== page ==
Last week, New York State Gov. Andrew Cuomo held a news conference at the Academy of Finance and Enterprise in Long Island City touting his new education budget.
Cuomo announced a $25.8 billion investment in education across New York State. The legislation boosts education aid by $1.1 billion, including a $700 million increase in Foundation Aid. It also includes an $800 million investment in pre-K programs, a $150 million investment to continue transformation of high-need schools into community hubs and a $35 million in new funding for public after-school programs in high-need areas and in places with high child poverty rates.
“It’s about skills … it’s about education,” said Cuomo last week. “New York and the United States used to be the best in education. New York, we had the most educated workforce in the United States at one time. Now we’re number 11 in the country. This country, the United States had the most educated workforce on the globe. Now we’re number 12. That’s a problem. We have to show the same vision that we showed with eighth grade and high school and say, we want all our people to be able to go to college because that’s where the future is going to be.”
But according to the Alliance for Quality Education, Cuomo has never been a champion of public schools, and many high-need institutions are still severely underfunded.
“The way Governor Cuomo tells the story, he is the greatest thing for public schools since the invention of the pencil, but sadly, the reality falls far short of the spin,” said Zakiyah Ansari, advocacy director for the Alliance for Quality Education in an emailed statement. “This year the Governor’s effort to repeal over $4 billion owed to our public schools was the latest chapter in how his education policies have perpetuated racial and economic inequities in education.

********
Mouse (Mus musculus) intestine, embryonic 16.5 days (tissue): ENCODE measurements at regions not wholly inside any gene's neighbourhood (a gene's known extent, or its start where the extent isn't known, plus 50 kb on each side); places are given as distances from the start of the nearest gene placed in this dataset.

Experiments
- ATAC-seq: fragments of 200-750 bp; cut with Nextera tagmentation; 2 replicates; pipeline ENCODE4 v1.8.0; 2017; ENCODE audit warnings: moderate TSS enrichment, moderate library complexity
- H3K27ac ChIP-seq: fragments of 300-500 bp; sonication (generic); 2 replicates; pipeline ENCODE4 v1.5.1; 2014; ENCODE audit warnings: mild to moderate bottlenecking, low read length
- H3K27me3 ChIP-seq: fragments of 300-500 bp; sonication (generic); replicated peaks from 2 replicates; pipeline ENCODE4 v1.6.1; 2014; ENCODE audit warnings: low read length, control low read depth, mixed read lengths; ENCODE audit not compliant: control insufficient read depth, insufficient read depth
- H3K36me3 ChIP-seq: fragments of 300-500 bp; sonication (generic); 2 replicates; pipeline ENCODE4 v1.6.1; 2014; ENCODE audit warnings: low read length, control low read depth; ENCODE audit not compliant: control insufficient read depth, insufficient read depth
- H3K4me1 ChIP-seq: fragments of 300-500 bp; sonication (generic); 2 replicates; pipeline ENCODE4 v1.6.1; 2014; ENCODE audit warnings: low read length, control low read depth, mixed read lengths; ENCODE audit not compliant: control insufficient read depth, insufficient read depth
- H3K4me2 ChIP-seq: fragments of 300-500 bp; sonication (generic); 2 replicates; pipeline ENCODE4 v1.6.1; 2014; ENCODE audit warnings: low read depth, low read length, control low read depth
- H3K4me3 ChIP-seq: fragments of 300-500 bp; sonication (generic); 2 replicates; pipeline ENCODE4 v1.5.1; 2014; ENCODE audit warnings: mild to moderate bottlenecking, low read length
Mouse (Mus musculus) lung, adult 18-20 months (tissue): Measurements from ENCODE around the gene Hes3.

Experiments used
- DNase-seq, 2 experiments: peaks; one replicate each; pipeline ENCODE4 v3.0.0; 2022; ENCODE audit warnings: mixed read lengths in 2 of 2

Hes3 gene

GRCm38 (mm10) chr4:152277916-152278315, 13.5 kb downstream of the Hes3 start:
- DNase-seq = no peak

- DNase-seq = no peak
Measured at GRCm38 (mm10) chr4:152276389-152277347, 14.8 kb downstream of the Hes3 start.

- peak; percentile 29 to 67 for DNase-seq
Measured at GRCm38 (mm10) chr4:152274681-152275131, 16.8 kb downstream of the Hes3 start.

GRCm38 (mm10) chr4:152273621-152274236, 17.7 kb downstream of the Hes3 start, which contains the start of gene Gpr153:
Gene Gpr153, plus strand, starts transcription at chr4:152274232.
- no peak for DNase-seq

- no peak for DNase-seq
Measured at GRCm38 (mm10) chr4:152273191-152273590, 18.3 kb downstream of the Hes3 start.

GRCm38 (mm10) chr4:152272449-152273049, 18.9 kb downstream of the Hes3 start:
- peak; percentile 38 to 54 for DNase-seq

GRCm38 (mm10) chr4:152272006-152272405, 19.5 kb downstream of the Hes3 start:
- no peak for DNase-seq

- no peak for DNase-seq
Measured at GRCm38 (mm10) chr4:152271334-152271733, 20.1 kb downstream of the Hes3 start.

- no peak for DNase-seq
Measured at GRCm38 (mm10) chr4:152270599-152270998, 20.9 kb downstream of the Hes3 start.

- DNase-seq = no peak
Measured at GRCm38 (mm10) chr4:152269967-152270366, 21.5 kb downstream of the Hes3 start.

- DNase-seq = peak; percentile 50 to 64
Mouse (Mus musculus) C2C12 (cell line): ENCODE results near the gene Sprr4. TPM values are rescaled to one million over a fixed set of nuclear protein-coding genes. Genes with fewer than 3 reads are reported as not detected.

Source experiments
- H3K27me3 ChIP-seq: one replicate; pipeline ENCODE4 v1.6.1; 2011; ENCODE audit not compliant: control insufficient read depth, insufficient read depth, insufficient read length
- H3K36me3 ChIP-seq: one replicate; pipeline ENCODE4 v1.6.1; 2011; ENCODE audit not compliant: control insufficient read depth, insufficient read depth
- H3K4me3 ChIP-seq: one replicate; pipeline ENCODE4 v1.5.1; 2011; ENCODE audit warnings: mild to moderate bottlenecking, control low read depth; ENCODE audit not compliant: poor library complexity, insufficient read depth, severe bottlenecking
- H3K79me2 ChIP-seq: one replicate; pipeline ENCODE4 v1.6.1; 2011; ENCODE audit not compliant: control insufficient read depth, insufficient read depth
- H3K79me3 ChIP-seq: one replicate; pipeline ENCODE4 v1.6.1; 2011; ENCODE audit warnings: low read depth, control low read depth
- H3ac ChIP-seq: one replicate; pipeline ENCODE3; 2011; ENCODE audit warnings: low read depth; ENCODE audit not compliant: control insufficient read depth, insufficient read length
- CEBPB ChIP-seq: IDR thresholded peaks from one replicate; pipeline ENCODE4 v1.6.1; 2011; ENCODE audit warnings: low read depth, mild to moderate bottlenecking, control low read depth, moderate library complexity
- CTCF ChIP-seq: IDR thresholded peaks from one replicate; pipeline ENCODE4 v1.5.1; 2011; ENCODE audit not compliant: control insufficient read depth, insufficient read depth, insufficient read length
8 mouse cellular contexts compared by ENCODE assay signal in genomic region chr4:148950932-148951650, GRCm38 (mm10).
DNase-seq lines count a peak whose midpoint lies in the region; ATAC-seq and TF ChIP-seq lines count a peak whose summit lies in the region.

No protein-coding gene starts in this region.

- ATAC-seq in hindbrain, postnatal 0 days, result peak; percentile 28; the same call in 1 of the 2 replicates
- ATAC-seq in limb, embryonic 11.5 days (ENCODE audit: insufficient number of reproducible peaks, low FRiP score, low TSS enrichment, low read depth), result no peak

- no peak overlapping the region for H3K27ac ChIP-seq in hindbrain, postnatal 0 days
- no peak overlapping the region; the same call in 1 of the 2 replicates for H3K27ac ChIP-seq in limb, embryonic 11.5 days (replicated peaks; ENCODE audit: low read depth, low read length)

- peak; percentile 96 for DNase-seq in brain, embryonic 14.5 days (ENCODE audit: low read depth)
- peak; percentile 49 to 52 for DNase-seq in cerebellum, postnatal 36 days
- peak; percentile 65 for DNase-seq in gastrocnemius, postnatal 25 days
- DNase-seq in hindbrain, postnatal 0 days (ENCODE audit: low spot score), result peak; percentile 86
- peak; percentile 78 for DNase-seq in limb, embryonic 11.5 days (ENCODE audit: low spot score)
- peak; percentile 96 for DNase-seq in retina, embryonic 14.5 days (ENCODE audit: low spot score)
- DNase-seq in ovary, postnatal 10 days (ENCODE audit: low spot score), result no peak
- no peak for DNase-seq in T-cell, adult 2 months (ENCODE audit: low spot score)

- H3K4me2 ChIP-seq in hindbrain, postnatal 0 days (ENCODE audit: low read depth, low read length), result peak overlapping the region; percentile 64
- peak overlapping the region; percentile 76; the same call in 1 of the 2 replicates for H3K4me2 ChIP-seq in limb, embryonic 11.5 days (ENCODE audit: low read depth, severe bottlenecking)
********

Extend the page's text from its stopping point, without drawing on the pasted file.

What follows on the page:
“The Governor’s failing policies on public education have produced a spending gap between rich and poor schools that has skyrocketed to nearly $10,000 per student,” Ansari continued. “Let’s not forget the Governor’s executive budget proposed a paltry $428 million in foundation aid—that’s 10 cents on the dollar. Our children and public schools are simply not a priority for him.”
AQE members said that this year, Cuomo tried to repeal $4.3 billion in funds that New York State owed to its neediest schools because of the Campaign for Fiscal Equity. The school where Cuomo held his news conference, the Academy of Finance and Enterprise, is owed more than $900,000 that Cuomo tried to appeal.
“It’s time for Governor Cuomo to make our children his top priority and develop a plan to fully fund our schools as required by our state constitution,” stated Ansari. “As a result of Cuomo’s education budget, nearly 50,000 kindergarteners to third-graders are crammed into classrooms with over 30 students, and Queens schools have the largest problem with overcrowded classrooms for young children. Guidance counselors in Yonkers each have to serve 750 students.
“From Utica to Schenectady and across the state schools cannot afford the number of specialized teachers they need to serve growing populations of English language learners,” continued Ansari. “Cuomo’s education policies are not something to celebrate. Instead of doing self-promoting press conferences, the Governor should be in Albany fighting for our public school students.”